Dim, long-expectant eyes,
Fingers denied the plucking,
Patient till paradise.
To such, if they should whisper
Of morning and the moor,
They bear no other errand,
And I, no other prayer.
- F 74 (1859) 95
Dickinson in this and other poems regards herself as a messenger of Paradise. At times her vision of the Afterlife is one of lovely serenity and joy—and even royalty. There is F 13, “There is a morn by men unseen” where lovely maids dance and stars sip the skies and birds sing. In F 67, “Delayed till she had ceased to know,” Dickinson writes of a woman who died before an uplifting message about the Afterlife could be delivered.
In this poem she explains that her nosegays are for those who hold on to this life. These are the faithful old—not the vibrant and active set. Their eyes are ‘dim’ and they are ‘Patient’ and ‘long-expectant’. The poet feels a special calling to cheer them and help their wait. Her only purpose (her ‘errand’ and ‘prayer’) is for the nosegays to spark a bit of hope: the recipient might think of ‘morning’ (resurrection and rebirth) and the ‘moor’. ‘Moor’ comes from the Greek for ‘dark’ and ‘obscure’ and of course in England it conjures up the bogs and fens where travellers run into trouble. Crossing the moor is a way of thinking of death. Morning comes after the crossing.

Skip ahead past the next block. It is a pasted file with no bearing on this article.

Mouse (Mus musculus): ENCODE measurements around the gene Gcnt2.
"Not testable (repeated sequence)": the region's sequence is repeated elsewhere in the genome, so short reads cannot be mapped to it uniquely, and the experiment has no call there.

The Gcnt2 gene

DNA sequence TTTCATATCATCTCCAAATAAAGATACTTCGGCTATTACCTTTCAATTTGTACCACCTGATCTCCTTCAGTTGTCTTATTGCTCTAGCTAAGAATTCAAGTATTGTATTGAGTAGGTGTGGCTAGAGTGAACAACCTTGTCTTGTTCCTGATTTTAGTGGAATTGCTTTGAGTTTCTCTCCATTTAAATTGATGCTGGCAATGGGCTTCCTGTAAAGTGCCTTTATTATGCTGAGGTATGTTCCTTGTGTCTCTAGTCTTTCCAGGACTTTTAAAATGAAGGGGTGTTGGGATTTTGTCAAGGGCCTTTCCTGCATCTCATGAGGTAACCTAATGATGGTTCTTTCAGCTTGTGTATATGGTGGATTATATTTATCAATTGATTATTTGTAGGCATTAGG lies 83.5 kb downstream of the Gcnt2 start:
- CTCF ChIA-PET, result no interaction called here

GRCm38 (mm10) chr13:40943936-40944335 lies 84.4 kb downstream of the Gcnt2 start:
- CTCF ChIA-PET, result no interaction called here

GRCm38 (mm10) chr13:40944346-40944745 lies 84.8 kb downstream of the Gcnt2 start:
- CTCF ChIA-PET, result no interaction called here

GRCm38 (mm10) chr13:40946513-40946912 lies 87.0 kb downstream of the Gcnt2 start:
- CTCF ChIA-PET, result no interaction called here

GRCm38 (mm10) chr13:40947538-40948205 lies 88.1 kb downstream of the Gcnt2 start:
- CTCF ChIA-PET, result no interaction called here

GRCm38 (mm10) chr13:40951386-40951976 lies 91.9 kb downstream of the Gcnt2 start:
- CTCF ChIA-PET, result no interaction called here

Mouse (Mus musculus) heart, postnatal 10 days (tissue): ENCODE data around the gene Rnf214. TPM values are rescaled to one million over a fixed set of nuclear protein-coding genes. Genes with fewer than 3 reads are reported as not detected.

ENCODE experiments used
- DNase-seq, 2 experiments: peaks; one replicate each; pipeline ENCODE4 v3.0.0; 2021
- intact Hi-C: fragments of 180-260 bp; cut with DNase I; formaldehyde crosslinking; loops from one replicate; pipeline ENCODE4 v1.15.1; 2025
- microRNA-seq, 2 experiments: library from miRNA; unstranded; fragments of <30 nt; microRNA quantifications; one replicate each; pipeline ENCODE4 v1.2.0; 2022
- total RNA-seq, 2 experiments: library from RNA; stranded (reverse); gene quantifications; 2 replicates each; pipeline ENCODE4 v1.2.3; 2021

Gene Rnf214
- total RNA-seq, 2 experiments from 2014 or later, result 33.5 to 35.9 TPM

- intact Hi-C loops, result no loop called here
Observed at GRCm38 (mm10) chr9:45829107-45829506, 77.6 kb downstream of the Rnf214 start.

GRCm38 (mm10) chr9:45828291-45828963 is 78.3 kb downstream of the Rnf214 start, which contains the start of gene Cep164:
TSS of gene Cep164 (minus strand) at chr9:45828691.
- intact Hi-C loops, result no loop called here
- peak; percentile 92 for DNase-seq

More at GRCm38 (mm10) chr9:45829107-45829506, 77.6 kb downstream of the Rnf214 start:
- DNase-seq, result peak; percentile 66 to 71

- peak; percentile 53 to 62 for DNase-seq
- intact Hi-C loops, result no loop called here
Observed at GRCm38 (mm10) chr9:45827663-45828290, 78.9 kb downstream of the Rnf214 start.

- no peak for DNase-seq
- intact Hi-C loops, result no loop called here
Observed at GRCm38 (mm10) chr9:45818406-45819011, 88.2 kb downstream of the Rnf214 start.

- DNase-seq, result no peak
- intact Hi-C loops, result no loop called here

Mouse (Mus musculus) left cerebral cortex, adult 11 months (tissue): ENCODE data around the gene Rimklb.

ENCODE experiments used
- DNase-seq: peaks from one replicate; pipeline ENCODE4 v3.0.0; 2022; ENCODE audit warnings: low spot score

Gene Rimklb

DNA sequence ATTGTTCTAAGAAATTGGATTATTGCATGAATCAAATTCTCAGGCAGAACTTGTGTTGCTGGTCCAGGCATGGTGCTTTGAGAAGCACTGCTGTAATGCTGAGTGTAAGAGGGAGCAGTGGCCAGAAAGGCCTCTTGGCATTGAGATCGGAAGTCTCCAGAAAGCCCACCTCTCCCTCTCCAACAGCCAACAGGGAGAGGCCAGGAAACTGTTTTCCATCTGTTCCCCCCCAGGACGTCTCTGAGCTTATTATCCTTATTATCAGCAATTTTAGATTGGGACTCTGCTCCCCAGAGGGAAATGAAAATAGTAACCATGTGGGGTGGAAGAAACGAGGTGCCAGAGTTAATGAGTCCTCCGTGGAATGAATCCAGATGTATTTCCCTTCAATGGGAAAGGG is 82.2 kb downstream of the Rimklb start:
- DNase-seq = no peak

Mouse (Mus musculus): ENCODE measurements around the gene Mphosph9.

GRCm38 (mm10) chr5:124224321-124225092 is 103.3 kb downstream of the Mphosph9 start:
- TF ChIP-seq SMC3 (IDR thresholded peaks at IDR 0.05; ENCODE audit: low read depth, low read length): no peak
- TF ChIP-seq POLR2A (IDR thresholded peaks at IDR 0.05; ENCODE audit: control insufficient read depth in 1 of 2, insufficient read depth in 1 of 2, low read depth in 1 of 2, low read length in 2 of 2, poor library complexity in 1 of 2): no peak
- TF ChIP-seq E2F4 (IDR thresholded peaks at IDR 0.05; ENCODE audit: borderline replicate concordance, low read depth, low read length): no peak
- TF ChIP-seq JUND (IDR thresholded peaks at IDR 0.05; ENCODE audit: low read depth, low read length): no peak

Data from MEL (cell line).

The poem is a bit dark. The poet sees people as captives here on earth. They are unable to pluck the flowers that they know exist in paradise. In fact, the scenario is even darker than simply being unable to pick for the captives are ‘denied the plucking.’ Consequently, the poet sends her own nosegays: flowers from her own garden as well as poems that convey her special insights into what lies after Death.
After all, what could be more cheery than poems like this? Personally, I’d rather have just the flowers (or else read the poems in a book—rather than as a personal message)!